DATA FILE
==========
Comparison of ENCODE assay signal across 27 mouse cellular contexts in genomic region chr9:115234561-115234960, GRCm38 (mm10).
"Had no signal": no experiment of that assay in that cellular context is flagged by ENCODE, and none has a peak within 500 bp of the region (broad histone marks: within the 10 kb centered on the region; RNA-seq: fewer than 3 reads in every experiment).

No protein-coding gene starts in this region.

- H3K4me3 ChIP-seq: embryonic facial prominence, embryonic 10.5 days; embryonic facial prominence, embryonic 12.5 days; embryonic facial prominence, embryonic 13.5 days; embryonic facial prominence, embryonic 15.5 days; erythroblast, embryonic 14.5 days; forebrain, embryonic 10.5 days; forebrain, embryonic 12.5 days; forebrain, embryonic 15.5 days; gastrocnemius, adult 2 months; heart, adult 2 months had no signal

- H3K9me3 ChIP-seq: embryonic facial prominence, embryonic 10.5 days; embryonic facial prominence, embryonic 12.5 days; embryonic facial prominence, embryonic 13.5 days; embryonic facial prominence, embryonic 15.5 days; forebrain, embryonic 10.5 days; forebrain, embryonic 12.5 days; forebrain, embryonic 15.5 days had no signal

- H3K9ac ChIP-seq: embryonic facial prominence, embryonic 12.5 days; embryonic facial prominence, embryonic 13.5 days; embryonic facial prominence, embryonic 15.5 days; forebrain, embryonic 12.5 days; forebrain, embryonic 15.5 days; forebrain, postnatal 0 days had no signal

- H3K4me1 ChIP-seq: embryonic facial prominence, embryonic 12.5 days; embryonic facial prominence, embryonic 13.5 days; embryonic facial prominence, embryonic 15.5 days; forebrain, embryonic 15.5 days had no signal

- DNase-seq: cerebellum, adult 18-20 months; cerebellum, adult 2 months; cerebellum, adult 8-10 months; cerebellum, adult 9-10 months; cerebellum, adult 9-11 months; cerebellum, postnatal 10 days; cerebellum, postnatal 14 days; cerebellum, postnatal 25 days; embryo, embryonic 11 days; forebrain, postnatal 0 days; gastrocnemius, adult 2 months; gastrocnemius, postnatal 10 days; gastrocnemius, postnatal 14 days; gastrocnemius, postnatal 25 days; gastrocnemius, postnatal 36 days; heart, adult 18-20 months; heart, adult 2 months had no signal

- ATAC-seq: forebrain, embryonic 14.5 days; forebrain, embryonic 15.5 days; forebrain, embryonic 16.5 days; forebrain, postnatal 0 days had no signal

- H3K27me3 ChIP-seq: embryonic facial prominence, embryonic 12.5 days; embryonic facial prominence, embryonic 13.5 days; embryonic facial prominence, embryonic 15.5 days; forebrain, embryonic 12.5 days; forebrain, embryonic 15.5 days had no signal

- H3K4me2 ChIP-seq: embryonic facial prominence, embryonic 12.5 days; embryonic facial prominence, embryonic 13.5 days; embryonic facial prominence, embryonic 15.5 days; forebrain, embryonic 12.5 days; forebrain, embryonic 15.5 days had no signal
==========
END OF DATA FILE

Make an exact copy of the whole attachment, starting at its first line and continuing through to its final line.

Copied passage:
Comparison of ENCODE assay signal across 27 mouse cellular contexts in genomic region chr9:115234561-115234960, GRCm38 (mm10).
"Had no signal": no experiment of that assay in that cellular context is flagged by ENCODE, and none has a peak within 500 bp of the region (broad histone marks: within the 10 kb centered on the region; RNA-seq: fewer than 3 reads in every experiment).

No protein-coding gene starts in this region.

- H3K4me3 ChIP-seq: embryonic facial prominence, embryonic 10.5 days; embryonic facial prominence, embryonic 12.5 days; embryonic facial prominence, embryonic 13.5 days; embryonic facial prominence, embryonic 15.5 days; erythroblast, embryonic 14.5 days; forebrain, embryonic 10.5 days; forebrain, embryonic 12.5 days; forebrain, embryonic 15.5 days; gastrocnemius, adult 2 months; heart, adult 2 months had no signal

- H3K9me3 ChIP-seq: embryonic facial prominence, embryonic 10.5 days; embryonic facial prominence, embryonic 12.5 days; embryonic facial prominence, embryonic 13.5 days; embryonic facial prominence, embryonic 15.5 days; forebrain, embryonic 10.5 days; forebrain, embryonic 12.5 days; forebrain, embryonic 15.5 days had no signal

- H3K9ac ChIP-seq: embryonic facial prominence, embryonic 12.5 days; embryonic facial prominence, embryonic 13.5 days; embryonic facial prominence, embryonic 15.5 days; forebrain, embryonic 12.5 days; forebrain, embryonic 15.5 days; forebrain, postnatal 0 days had no signal

- H3K4me1 ChIP-seq: embryonic facial prominence, embryonic 12.5 days; embryonic facial prominence, embryonic 13.5 days; embryonic facial prominence, embryonic 15.5 days; forebrain, embryonic 15.5 days had no signal

- DNase-seq: cerebellum, adult 18-20 months; cerebellum, adult 2 months; cerebellum, adult 8-10 months; cerebellum, adult 9-10 months; cerebellum, adult 9-11 months; cerebellum, postnatal 10 days; cerebellum, postnatal 14 days; cerebellum, postnatal 25 days; embryo, embryonic 11 days; forebrain, postnatal 0 days; gastrocnemius, adult 2 months; gastrocnemius, postnatal 10 days; gastrocnemius, postnatal 14 days; gastrocnemius, postnatal 25 days; gastrocnemius, postnatal 36 days; heart, adult 18-20 months; heart, adult 2 months had no signal

- ATAC-seq: forebrain, embryonic 14.5 days; forebrain, embryonic 15.5 days; forebrain, embryonic 16.5 days; forebrain, postnatal 0 days had no signal

- H3K27me3 ChIP-seq: embryonic facial prominence, embryonic 12.5 days; embryonic facial prominence, embryonic 13.5 days; embryonic facial prominence, embryonic 15.5 days; forebrain, embryonic 12.5 days; forebrain, embryonic 15.5 days had no signal

- H3K4me2 ChIP-seq: embryonic facial prominence, embryonic 12.5 days; embryonic facial prominence, embryonic 13.5 days; embryonic facial prominence, embryonic 15.5 days; forebrain, embryonic 12.5 days; forebrain, embryonic 15.5 days had no signal